The battle lines are still the same: Will the west accept responsibility for its historic emissions by paying for the cost of greenhouse gas cuts and adaptation to climate change in the developing world?
Saturday, December 5 is the rough halfway point of COP21, and an important deadline: by noon this day the first draft of the Paris climate agreement needs to be finalised by negotiators, to be taken up by ministers who arrive on Monday, December 7. What does that mean? Essentially, that nations need to settle at least some of their differences on how to combat climate change before Saturday. The draft agreement is an amalgamation of the concerns and commitments of 195 countries, out of which options need to be agreed upon and alternatives crossed out until consensus is reached. But the draft reduced slowly this week: from 50 pages on Monday to 38 pages on Thursday. There is still a ways to go.
Friday was filled with debates and panel discussions on the current text of the agreement, whose full name is slightly too long for regular use (“Draft agreement and draft decision on workstreams 1 and 2 of the Ad Hoc Working Group on the Durban Platform for Enhanced Action”). Instead, many just called it “The Text.” Seldom has a collection of 38 pages received such intense scrutiny and analysis as this text. To look at, the draft agreement is not readily accessible: a mess of bracketed statements and footnotes, with each bracket indicating a point still under debate and thus a section still in progress. But members of civil society at COP21 have been scrutinizing every word this week, and pushing back when negotiators seem to be going off course.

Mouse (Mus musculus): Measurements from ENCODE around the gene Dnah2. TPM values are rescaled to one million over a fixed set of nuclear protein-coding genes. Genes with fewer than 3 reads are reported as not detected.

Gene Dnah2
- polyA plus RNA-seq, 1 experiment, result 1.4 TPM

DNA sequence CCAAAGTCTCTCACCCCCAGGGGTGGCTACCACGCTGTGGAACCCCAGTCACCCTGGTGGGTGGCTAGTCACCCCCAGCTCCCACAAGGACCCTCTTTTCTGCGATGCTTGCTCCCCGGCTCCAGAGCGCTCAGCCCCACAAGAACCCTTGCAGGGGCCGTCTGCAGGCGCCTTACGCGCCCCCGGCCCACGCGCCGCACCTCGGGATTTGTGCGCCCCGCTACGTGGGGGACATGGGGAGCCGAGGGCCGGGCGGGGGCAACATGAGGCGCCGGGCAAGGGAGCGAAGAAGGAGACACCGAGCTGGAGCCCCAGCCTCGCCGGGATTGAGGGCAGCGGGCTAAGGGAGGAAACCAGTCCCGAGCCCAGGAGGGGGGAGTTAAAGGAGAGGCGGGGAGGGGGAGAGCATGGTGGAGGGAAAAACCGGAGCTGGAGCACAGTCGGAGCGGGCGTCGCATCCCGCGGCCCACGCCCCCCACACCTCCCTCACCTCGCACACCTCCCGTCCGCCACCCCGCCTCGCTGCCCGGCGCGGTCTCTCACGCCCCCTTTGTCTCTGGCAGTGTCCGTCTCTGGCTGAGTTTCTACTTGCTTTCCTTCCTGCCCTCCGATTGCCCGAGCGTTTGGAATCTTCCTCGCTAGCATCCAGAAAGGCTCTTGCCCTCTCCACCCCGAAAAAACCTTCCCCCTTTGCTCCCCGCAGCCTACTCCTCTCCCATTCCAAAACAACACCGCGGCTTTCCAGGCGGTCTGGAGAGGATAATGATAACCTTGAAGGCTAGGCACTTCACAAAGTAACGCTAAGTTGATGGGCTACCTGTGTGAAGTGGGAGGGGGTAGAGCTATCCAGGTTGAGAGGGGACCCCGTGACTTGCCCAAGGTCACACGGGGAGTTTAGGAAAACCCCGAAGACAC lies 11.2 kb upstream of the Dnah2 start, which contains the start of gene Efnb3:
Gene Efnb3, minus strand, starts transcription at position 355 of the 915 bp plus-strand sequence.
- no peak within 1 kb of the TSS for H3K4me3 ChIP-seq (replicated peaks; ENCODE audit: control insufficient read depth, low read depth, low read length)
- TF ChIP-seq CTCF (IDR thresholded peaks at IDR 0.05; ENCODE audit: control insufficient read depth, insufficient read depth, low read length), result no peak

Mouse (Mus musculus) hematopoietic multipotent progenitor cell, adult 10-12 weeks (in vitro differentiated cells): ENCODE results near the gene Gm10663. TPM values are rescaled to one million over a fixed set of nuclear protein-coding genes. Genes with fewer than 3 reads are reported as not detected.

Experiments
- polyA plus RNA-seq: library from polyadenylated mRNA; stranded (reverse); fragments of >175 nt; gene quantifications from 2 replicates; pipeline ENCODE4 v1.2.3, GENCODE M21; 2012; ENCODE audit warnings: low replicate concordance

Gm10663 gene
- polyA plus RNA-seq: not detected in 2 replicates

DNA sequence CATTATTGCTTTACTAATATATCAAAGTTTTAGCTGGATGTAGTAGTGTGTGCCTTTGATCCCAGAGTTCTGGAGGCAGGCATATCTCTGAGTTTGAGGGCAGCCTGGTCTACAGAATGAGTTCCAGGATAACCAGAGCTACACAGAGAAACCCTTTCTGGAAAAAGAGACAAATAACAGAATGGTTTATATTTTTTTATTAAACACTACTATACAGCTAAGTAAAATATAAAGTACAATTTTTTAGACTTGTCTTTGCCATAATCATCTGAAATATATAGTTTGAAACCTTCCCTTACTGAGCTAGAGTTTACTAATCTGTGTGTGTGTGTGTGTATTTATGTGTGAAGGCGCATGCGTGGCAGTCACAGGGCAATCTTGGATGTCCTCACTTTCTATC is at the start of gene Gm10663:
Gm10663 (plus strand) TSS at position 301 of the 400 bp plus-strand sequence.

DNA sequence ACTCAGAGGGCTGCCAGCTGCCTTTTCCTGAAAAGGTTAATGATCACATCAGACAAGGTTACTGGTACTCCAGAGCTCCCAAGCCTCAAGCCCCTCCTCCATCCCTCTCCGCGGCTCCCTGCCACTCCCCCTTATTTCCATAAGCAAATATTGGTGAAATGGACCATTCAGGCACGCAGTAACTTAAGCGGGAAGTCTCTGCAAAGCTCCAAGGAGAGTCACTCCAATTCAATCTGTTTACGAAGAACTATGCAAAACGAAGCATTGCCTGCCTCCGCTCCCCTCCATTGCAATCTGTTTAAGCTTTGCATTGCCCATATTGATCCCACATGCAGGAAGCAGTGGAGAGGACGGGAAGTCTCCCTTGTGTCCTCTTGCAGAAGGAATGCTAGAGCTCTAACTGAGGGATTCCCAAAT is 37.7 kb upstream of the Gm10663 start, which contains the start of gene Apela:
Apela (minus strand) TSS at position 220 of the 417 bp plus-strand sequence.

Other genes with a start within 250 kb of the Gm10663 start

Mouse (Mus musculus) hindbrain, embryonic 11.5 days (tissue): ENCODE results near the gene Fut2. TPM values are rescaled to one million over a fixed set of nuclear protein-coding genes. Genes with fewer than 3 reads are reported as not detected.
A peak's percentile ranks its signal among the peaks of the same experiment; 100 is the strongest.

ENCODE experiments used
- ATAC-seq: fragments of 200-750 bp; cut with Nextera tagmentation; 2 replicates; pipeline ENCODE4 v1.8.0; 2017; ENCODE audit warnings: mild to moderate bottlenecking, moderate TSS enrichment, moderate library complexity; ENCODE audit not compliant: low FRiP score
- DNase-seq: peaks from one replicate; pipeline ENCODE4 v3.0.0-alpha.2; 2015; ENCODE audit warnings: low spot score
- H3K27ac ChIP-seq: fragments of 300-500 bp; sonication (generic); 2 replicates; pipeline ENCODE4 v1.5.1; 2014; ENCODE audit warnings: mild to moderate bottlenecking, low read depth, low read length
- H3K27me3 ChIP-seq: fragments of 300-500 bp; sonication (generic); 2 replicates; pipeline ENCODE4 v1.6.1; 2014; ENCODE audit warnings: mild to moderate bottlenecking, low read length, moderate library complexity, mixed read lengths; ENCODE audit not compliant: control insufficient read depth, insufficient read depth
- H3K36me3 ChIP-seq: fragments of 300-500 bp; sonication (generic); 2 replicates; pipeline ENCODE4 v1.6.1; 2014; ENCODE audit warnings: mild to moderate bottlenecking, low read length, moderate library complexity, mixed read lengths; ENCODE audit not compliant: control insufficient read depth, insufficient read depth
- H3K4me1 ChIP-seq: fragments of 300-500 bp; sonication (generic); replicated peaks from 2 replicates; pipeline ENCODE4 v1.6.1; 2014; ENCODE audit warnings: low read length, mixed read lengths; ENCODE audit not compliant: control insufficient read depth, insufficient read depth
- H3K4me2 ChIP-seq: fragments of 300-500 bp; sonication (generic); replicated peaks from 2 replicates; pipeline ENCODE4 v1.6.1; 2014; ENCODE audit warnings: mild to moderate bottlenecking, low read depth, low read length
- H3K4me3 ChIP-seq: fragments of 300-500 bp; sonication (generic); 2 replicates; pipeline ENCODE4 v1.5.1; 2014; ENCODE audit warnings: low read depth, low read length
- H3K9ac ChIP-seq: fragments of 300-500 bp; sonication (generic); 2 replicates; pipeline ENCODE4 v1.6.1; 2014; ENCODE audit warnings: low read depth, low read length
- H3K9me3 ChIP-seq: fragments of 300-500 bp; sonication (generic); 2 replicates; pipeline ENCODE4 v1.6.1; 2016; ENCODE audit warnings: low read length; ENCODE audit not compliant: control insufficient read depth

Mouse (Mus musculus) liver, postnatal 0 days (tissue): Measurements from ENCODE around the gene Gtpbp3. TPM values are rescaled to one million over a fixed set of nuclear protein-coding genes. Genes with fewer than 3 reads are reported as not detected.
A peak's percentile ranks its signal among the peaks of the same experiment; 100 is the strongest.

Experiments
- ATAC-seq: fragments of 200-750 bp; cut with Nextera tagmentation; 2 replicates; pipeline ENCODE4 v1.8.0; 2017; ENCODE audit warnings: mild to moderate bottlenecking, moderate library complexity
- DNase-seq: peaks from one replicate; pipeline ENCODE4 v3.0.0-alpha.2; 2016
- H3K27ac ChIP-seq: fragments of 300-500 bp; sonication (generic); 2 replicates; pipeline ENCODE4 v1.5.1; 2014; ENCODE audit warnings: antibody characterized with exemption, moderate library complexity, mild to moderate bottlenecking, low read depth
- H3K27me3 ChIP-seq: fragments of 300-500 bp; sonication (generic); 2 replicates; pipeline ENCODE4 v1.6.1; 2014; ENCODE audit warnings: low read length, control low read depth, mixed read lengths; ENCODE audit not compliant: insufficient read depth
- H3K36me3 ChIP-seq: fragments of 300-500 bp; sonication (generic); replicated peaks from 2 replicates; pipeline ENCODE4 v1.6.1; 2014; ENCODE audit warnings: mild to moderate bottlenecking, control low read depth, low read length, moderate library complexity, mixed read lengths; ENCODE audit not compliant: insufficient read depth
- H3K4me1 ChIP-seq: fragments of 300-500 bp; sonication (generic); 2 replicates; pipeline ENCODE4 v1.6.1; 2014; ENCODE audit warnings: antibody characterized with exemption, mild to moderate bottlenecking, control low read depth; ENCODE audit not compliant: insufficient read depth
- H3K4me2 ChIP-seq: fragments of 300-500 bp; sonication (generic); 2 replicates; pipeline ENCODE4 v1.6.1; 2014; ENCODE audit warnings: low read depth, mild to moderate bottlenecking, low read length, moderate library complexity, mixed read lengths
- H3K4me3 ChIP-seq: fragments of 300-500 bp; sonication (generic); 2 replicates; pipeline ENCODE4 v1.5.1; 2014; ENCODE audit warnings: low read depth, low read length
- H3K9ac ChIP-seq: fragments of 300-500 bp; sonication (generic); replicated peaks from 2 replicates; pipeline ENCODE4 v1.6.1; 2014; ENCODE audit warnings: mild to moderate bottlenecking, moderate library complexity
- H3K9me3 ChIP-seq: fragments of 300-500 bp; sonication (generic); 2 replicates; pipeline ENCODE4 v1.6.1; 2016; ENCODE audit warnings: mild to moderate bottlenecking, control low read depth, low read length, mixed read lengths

Two points in particular have raised concern.
Events on Friday morning and evening organised by Climate Action Network with speakers from CARE, ActionAid, WWF and Oxfam highlighted the fact that in the successive trimming of the text, several countries (namely the United States, Norway and Saudi Arabia) have tried (as of Thursday without success) to remove mentions of human rights and gender equality from the purpose statement, or else demote those mentions to the preamble.
Another concern is that when proposals were made in the negotiations to incorporate the suggestions of a UNFCCC scientific report into the text that says warming above 1.5o C may be risky (and thus a 2o C limit may perhaps be too risky), Saudi Arabia blocked the idea outright, while India and China expressed disagreements with it.
Trying to understand India’s stance on the 1.5oC limit, I went to the India pavilion in the afternoon on Friday for a talk on India’s push for a so-called “carbon budget” that takes into account historical responsibility for greenhouse gas release. The idea of a carbon budget is simple: we have a limited volume of greenhouse gases that we can release into the atmosphere before we reach a global tipping point. As a civilisation, we cannot exceed that volume. One way to ensure that we don’t is to allocate the remaining budget among the nations of the world, and follow up to measure greenhouse gas emissions with each.
India is backing a proposal inserted by Bolivia into the draft agreement at Paris to allocate the remaining carbon budget taking historical emissions into account. Framed in that way, countries such as the US and the UK already have a budget deficit, according to calculations by T. Jayaraman of the Tata Institute of Social Sciences and others. Countries such as China and India have a carbon budget surplus, which they can use in conjunction with renewables to continue developing. Development of infrastructure and of human resources, in turn, is necessary for a country’s climate resilience. Those with budget deficits would be allocated the carbon that is left once historical low-emitters take what they need for development, explained Jayaraman on Friday afternoon.